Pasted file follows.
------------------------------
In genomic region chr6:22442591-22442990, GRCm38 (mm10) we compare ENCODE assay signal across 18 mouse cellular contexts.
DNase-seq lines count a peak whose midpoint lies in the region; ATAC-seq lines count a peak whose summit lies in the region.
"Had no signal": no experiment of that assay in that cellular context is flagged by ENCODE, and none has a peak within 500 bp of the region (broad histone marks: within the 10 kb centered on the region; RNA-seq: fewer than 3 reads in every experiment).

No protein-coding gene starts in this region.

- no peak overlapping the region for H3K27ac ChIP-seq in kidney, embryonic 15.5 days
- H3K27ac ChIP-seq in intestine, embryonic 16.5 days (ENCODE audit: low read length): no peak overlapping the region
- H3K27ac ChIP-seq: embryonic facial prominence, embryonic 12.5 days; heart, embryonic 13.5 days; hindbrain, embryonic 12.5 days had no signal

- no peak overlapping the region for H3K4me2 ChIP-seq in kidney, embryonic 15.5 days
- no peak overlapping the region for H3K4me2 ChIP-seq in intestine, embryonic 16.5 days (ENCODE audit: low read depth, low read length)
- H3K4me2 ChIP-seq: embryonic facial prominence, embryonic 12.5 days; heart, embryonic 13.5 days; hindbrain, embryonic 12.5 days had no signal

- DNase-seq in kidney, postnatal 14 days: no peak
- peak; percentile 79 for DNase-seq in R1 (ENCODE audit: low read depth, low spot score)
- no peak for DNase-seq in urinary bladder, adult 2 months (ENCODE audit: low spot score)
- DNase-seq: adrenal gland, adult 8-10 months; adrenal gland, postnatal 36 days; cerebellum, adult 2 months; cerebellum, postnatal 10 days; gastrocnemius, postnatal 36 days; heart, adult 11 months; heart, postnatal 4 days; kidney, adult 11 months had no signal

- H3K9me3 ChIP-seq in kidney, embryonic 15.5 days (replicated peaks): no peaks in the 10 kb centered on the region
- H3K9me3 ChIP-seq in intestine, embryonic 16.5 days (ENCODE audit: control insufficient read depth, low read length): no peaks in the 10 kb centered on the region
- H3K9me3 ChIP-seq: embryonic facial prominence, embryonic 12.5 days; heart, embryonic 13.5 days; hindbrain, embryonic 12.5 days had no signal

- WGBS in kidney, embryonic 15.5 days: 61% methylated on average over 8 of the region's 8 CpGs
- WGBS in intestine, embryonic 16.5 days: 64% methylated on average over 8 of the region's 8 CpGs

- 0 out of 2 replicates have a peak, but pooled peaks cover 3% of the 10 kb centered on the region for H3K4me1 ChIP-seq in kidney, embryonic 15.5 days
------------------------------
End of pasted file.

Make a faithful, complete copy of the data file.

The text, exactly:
In genomic region chr6:22442591-22442990, GRCm38 (mm10) we compare ENCODE assay signal across 18 mouse cellular contexts.
DNase-seq lines count a peak whose midpoint lies in the region; ATAC-seq lines count a peak whose summit lies in the region.
"Had no signal": no experiment of that assay in that cellular context is flagged by ENCODE, and none has a peak within 500 bp of the region (broad histone marks: within the 10 kb centered on the region; RNA-seq: fewer than 3 reads in every experiment).

No protein-coding gene starts in this region.

- no peak overlapping the region for H3K27ac ChIP-seq in kidney, embryonic 15.5 days
- H3K27ac ChIP-seq in intestine, embryonic 16.5 days (ENCODE audit: low read length): no peak overlapping the region
- H3K27ac ChIP-seq: embryonic facial prominence, embryonic 12.5 days; heart, embryonic 13.5 days; hindbrain, embryonic 12.5 days had no signal

- no peak overlapping the region for H3K4me2 ChIP-seq in kidney, embryonic 15.5 days
- no peak overlapping the region for H3K4me2 ChIP-seq in intestine, embryonic 16.5 days (ENCODE audit: low read depth, low read length)
- H3K4me2 ChIP-seq: embryonic facial prominence, embryonic 12.5 days; heart, embryonic 13.5 days; hindbrain, embryonic 12.5 days had no signal

- DNase-seq in kidney, postnatal 14 days: no peak
- peak; percentile 79 for DNase-seq in R1 (ENCODE audit: low read depth, low spot score)
- no peak for DNase-seq in urinary bladder, adult 2 months (ENCODE audit: low spot score)
- DNase-seq: adrenal gland, adult 8-10 months; adrenal gland, postnatal 36 days; cerebellum, adult 2 months; cerebellum, postnatal 10 days; gastrocnemius, postnatal 36 days; heart, adult 11 months; heart, postnatal 4 days; kidney, adult 11 months had no signal

- H3K9me3 ChIP-seq in kidney, embryonic 15.5 days (replicated peaks): no peaks in the 10 kb centered on the region
- H3K9me3 ChIP-seq in intestine, embryonic 16.5 days (ENCODE audit: control insufficient read depth, low read length): no peaks in the 10 kb centered on the region
- H3K9me3 ChIP-seq: embryonic facial prominence, embryonic 12.5 days; heart, embryonic 13.5 days; hindbrain, embryonic 12.5 days had no signal

- WGBS in kidney, embryonic 15.5 days: 61% methylated on average over 8 of the region's 8 CpGs
- WGBS in intestine, embryonic 16.5 days: 64% methylated on average over 8 of the region's 8 CpGs

- 0 out of 2 replicates have a peak, but pooled peaks cover 3% of the 10 kb centered on the region for H3K4me1 ChIP-seq in kidney, embryonic 15.5 days